Judge: Schwarzenegger didn't break Calif. law


Judge Lloyd Connelly called Schwarzenegger's decision to cut the sentence of Esteban Nunez from 16 years to seven was distasteful and "repugnant to the bulk of the citizenry of this state," but within his executive powers as governor. Nunez is the son of the governor's political ally, Fabian Nunez.

Esteban Nunez pleaded guilty to voluntary manslaughter in a 2008 attack on an unarmed group of young men after he and some friends were turned away from a fraternity party. Three others pleaded guilty to various charges in the attack that killed 22-year-old college student Luis Santos.

Connelly's ruling came after hearing arguments in lawsuits filed by Santos' family and the San Diego district attorney, who argued that Schwarzenegger violated a voter-approved law that requires families be notified about cases involving their loved ones.

The judge ruled that the legislation, known as Marsy's law, did not specifically address the governor's power of pardons and commutations.

The family of 22-year-old Luis Santos said the judge's words were not enough. They want the sentence commutation thrown out.

"The attorney general's office fought for corruption and they won," said Kathy Santos, Luis' mother, outside court. "Where's the justice for our son? He was murdered. Two conniving politicians got away with it."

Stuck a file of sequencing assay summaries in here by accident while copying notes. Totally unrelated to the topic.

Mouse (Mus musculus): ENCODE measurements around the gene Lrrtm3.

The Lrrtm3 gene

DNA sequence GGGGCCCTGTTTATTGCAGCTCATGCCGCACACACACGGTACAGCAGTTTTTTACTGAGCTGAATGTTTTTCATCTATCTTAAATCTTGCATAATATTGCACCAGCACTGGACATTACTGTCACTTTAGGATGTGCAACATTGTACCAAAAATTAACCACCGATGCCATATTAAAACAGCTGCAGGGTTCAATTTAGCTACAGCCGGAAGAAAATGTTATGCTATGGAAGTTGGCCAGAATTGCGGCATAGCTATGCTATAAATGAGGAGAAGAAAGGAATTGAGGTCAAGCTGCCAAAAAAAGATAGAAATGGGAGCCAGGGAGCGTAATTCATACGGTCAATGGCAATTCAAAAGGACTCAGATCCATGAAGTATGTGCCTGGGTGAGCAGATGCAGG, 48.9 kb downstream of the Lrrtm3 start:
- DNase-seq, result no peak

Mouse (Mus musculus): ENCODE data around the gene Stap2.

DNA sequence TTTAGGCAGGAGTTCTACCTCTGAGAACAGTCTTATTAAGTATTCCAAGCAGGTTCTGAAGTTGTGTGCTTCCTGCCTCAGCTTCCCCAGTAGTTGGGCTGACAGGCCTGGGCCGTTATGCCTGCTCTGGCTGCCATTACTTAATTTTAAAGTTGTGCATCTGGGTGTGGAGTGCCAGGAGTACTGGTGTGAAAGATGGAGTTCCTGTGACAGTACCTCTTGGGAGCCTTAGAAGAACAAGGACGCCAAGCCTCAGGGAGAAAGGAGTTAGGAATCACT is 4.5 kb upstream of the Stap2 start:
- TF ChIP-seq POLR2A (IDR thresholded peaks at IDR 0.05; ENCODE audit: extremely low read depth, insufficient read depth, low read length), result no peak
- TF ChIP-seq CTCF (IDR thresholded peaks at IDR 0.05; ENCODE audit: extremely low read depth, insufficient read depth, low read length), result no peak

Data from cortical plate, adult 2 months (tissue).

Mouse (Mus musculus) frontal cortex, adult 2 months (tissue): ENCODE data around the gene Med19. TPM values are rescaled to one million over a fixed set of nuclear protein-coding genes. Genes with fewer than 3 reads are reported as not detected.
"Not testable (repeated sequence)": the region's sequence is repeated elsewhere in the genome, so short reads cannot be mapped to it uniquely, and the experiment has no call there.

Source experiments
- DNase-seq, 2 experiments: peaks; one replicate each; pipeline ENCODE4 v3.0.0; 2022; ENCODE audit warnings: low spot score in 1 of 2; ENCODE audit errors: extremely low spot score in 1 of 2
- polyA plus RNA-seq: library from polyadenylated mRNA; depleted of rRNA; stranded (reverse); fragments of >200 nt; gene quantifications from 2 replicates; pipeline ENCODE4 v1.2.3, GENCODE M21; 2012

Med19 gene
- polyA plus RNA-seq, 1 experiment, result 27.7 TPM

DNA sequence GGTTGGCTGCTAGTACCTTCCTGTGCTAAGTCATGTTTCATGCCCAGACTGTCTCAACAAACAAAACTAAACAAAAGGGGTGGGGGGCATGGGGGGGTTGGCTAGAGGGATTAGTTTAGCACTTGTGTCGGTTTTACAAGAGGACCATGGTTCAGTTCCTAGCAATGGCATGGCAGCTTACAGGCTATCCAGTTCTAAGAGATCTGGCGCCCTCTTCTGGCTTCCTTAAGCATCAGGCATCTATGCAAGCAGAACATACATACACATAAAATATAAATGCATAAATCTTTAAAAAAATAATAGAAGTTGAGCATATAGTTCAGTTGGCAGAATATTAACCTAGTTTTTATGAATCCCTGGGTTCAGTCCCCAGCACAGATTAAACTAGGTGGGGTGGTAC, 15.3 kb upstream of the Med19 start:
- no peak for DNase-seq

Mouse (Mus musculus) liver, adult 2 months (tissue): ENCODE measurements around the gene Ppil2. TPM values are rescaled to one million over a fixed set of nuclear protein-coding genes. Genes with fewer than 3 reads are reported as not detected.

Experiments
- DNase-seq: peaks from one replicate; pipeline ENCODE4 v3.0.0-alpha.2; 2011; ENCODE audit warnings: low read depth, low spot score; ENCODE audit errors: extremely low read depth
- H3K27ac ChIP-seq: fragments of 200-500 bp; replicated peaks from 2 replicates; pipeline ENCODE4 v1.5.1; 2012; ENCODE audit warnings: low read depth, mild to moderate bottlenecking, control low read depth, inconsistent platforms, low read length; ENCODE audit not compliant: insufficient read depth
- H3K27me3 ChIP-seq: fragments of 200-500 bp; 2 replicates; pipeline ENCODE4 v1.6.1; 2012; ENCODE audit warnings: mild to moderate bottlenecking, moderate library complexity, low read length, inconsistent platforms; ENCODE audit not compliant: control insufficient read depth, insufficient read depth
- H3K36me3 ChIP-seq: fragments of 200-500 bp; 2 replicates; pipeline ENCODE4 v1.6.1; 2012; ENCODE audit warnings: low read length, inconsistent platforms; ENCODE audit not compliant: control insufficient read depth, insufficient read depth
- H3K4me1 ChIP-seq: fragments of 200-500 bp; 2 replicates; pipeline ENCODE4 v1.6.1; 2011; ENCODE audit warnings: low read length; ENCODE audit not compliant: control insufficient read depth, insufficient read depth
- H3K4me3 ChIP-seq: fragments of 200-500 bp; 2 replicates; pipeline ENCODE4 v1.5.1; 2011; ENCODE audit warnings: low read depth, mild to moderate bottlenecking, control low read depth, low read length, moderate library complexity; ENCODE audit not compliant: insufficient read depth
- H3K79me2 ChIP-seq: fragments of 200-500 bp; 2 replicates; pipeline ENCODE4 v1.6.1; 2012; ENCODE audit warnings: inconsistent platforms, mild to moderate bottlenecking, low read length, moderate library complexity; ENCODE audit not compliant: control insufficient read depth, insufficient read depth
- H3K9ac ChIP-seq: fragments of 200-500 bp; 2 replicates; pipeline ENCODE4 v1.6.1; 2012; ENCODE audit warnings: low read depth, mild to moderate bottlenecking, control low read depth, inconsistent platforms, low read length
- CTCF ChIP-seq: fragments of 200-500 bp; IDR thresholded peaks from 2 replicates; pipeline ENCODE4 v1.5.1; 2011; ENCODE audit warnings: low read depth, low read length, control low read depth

The attorney general's office, on behalf of Schwarzenegger, argued that Marsy's law does not apply to a governor's power to pardon and commute sentences and said he had "unfettered discretion to grant clemency without judicial review."

The office argued in briefs filed this month that the plaintiffs are seeking resolution of a political question, rather than a legal one.

Attorneys for the Nunez family and San Diego District Attorney Bonnie Dumanis said Schwarzenegger blatantly violated the state constitution with his last-minute decision, ignored the victims' due process rights and acted "in an arbitrary and capricious manner."

There was also evidence that Schwarzenegger generally required that his office follow the provisions of Marsy's law, which voters approved while he was in office in 2008, when he considered other clemency cases, deputy district attorney Laura Tanney wrote in a brief filed this week.

"Schwarzenegger knew the law, he knew exactly what was required of him, and yet he defied the oath of his office," Tanney wrote.

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